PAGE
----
“Do you think Mummy heard it right? What if she misheard what the woman said?”
Raalu hissed. “This is why you woke me?” She shoved me away from her and went back to sleep.
The next day, I told everyone on our street I was going abroad anyway. Their eyes rounded as they listened to my version of what my uncle’s wife had said. They wanted me to learn to speak English properly and French, if possible, I explained. They would pay for me to go to a private school, and when I was ready, possibly in six months, they would then bring me over. Everyone gasped in awe and jealousy while I grinned like a goat. I told people at church too, and at the market while my mother’s shopping bag sat on my head, the weight of it nearly drilling me into the ground. I told it at a party on our street while the birthday boy took photos with a tray of jollof rice set before him. I told it even in my dreams, and it wasn’t until Kelechi scoffed and laughed at my story that I could no longer find the words to tell it.
I met Kelechi on my first day at Great Vine, the private school my uncle paid for me to go to. She lived in the Upper Avenue neighborhood. Everyone in my new school lived in Upper Avenue or GRA, where the school was located. As my mother drove me to school that first day, I stared at one mansion after another, imagining what my uncle’s home in Canada would look like. Would it have a flower garden out front with a paved pathway from the gate to the front door? Would it have trees with birds chirping in them? A parrot on the front porch, maybe? Someone to man the gate? A chef? A maid? A king-size canopy bed in my bedroom?
When my mother dropped me at school, she told me I was to take the bus home. She could not afford to close her meat shop—her only business venture that sometimes actually enriched our soups with meat—before 5. She took my hand and tugged as she gave me extensive instructions on how to spot potential abductors and dubious men. I nodded, hoping I would recognize roforofo eyes when I saw them.
My new school had four large buildings built from red bricks. One of the buildings was the same size as the entirety of my former school. The grounds were properly landscaped with designated areas for everything: walking, parking, playing, reading. I felt the happiness that had coursed through me all week harden into a ball and drop down to my lower belly. Will I make any friends? Will anybody like me? My whole body began to itch, and I did everything not to scratch. I blamed it on the khaki uniform, on the students who eyed me as they walked past me into the front building, on the blazing morning sun. I decided my uncle had made a terrible mistake and what I needed to do was skip this step and head abroad right away. But I continued to put one foot in front of the other, fueled by all the things I imagined my mother would do if I didn’t.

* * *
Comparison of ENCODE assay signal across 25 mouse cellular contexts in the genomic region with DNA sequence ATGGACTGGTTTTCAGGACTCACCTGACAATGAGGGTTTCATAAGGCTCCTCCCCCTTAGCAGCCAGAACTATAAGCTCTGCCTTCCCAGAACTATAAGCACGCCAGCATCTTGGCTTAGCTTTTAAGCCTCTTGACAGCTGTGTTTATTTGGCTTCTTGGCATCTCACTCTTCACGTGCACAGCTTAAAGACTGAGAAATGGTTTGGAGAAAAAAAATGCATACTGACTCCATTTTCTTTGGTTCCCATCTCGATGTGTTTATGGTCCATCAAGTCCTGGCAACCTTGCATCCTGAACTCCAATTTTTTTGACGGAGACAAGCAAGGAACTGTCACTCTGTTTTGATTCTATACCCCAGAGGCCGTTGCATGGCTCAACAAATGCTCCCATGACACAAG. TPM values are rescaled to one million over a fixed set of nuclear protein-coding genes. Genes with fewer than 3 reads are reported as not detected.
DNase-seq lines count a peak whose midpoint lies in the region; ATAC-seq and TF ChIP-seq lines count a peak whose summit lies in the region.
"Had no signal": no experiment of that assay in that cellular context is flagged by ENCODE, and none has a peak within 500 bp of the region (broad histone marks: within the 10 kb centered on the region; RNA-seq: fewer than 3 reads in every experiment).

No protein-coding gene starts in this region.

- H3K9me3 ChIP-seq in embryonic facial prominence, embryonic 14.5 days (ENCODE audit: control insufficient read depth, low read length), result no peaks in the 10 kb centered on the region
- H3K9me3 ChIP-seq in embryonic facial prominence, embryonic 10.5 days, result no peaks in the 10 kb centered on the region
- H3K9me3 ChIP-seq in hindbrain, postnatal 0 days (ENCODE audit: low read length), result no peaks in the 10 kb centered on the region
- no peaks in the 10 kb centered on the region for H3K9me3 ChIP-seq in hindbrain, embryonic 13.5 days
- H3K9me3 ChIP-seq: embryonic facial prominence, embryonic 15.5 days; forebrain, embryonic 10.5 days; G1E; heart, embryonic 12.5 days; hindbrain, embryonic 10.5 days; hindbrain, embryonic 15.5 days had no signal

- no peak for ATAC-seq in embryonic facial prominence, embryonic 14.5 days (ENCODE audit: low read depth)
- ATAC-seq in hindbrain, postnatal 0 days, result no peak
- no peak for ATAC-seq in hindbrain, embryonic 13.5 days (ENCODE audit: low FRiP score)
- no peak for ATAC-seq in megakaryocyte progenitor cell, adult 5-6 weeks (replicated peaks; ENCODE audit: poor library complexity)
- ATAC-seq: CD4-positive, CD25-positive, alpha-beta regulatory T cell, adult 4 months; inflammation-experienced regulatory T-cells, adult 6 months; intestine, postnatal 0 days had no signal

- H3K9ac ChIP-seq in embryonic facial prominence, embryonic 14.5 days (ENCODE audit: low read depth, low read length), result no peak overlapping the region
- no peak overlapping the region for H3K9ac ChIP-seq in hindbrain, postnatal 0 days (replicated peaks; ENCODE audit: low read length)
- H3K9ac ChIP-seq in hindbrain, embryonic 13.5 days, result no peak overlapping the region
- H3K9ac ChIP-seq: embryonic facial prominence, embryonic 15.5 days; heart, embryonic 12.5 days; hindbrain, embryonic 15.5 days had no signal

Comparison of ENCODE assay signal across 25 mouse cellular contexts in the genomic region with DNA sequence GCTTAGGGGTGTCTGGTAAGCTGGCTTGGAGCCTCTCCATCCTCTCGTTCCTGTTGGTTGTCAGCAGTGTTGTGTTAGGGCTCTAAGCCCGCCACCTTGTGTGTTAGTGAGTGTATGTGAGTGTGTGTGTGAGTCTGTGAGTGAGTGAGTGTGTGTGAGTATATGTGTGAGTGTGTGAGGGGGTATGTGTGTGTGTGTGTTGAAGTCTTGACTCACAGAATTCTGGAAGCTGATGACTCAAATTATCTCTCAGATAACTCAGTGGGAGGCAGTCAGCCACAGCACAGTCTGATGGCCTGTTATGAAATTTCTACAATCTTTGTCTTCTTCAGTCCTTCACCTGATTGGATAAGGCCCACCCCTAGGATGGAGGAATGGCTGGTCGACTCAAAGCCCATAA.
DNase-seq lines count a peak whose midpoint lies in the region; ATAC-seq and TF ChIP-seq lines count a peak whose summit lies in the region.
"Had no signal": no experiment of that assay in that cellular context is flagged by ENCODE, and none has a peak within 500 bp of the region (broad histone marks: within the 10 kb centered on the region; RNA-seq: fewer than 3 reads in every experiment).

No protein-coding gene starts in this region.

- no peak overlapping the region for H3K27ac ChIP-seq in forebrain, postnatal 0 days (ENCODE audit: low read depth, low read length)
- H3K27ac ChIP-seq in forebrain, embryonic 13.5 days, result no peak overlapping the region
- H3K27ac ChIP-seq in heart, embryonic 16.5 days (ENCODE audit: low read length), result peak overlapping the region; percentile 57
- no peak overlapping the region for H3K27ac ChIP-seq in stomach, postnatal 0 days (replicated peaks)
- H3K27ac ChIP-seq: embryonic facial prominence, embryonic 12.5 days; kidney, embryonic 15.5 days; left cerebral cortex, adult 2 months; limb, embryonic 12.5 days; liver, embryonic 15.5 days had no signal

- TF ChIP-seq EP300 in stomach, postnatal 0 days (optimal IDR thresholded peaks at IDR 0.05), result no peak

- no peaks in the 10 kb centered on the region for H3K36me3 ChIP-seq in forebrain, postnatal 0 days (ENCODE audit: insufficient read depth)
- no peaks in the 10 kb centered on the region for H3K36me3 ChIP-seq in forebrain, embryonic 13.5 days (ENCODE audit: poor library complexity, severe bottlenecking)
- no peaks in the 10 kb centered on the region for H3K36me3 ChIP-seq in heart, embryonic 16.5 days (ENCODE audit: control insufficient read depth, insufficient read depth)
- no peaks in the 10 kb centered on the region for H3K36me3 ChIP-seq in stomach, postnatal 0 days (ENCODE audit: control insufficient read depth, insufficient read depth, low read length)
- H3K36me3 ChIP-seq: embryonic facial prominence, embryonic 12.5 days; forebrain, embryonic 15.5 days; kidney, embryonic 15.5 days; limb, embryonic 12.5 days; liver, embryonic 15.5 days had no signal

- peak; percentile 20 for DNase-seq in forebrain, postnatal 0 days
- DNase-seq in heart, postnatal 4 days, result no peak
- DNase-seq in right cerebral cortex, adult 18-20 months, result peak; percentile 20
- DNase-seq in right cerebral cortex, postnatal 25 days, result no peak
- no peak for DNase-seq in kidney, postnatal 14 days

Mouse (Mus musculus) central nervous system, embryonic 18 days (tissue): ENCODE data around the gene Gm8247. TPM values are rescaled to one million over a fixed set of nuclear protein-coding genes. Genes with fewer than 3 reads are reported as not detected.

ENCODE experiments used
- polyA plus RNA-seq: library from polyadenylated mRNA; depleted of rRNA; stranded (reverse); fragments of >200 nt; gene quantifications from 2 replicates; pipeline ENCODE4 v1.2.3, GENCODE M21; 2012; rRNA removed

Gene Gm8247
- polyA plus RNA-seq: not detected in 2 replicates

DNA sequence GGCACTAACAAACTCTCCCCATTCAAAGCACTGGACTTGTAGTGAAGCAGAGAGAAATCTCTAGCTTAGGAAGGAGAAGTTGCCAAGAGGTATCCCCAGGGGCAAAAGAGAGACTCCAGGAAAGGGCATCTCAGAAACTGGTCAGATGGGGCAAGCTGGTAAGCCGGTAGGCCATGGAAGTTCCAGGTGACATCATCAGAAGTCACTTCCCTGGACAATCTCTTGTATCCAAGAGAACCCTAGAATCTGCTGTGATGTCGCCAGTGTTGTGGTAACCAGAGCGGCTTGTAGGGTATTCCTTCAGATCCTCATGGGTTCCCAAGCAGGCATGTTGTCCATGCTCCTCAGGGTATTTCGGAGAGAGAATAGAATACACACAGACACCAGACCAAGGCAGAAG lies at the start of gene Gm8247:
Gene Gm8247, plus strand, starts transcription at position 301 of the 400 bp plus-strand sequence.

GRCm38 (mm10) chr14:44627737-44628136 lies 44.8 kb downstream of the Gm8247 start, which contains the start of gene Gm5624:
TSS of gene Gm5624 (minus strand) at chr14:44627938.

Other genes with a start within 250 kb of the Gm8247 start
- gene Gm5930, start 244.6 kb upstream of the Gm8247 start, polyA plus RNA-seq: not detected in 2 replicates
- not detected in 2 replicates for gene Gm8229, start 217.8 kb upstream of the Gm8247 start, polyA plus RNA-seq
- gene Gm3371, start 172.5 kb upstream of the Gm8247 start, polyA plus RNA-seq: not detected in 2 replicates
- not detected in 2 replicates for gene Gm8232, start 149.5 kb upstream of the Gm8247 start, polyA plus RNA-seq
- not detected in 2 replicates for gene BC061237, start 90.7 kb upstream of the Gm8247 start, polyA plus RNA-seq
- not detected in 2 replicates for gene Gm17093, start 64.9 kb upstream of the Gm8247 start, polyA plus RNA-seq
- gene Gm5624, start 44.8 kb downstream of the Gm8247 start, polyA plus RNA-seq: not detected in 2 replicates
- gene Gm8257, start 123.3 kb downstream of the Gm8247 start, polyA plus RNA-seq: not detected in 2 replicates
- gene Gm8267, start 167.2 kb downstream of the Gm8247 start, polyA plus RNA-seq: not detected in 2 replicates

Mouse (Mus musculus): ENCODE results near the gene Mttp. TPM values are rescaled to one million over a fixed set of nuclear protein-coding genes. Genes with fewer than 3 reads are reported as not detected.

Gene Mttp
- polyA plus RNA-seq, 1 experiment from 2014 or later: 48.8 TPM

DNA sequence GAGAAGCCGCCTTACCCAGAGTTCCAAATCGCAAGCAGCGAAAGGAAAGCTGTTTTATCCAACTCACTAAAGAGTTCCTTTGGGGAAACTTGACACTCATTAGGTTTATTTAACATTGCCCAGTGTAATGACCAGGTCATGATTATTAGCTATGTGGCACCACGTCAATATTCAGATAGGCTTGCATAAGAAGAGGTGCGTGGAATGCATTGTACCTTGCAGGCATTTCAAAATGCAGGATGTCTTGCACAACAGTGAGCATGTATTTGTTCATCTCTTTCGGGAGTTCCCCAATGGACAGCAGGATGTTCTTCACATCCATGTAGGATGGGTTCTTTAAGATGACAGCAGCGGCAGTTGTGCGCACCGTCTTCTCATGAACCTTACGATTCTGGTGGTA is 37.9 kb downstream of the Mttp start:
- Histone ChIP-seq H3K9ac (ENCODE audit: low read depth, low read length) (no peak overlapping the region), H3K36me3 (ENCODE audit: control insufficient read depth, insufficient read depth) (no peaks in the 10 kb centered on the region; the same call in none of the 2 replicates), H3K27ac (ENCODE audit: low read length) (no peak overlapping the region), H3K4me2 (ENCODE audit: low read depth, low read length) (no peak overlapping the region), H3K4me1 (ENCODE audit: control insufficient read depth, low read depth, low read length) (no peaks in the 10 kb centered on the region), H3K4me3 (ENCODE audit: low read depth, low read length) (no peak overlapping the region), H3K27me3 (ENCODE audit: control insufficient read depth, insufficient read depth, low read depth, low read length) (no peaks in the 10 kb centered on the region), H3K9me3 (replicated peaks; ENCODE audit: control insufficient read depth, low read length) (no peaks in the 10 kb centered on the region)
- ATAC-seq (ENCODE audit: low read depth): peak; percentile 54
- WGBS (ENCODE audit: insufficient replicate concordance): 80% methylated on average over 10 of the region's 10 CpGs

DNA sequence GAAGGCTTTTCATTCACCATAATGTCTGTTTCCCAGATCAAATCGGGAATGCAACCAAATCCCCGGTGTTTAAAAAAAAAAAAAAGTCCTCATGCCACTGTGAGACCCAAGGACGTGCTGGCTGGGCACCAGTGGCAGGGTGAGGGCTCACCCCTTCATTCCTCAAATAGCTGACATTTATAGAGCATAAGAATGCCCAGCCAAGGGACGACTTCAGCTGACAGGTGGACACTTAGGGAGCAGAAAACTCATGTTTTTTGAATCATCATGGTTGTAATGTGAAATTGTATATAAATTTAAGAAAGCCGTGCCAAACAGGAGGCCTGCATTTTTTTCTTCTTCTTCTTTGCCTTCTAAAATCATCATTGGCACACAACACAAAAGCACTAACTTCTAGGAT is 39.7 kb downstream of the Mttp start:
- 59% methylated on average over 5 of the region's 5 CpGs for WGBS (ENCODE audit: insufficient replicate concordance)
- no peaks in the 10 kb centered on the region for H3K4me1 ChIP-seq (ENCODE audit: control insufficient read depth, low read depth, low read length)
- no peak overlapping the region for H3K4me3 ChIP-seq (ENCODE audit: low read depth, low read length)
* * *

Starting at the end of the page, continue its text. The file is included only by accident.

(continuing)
At the front desk, I was sent to the principal’s office to get a key card that would let me into my classroom building, and it was there I met Kelechi. I wasn’t sure why she was at the principal’s office that morning, but when I walked in, the bald man behind the desk looked away from her and smiled at me.
“Good! I wanted you two to meet. This is Ifunanya Ikeogu,” the man said, introducing me to Kelechi. “And this is Kelechi,” he said.
“Nice to meet you,” I said, but I couldn’t look up from the new brown plastic sandals my mother had bought me the previous weekend.
“Ifunanya transferred from a public school,” he said unnecessarily.
I nodded, finally looking up.
“She’s only with us for a term. She’s going to join her uncle in Canada soon, am I right?” the principal said, the smile never leaving his face. It should have been comforting, but it was bizarre the way his lips remained widely apart, never narrowing.
Kelechi examined me curiously and I stared back at her. Her hair was woven into single braids with pink beads. Her pinafore and shirt were immaculately ironed, perhaps by a professional laundry service. She wore leather sandals, the same pattern as mine, but less shiny, much less cheap I presumed.
“Oh, Canada, really?” Kelechi said.
“Yes,” I said.
“You like that?” she asked, nodding at the book my mother had given me that morning. Pleased by my obsession with novels, my mother always bought me used books..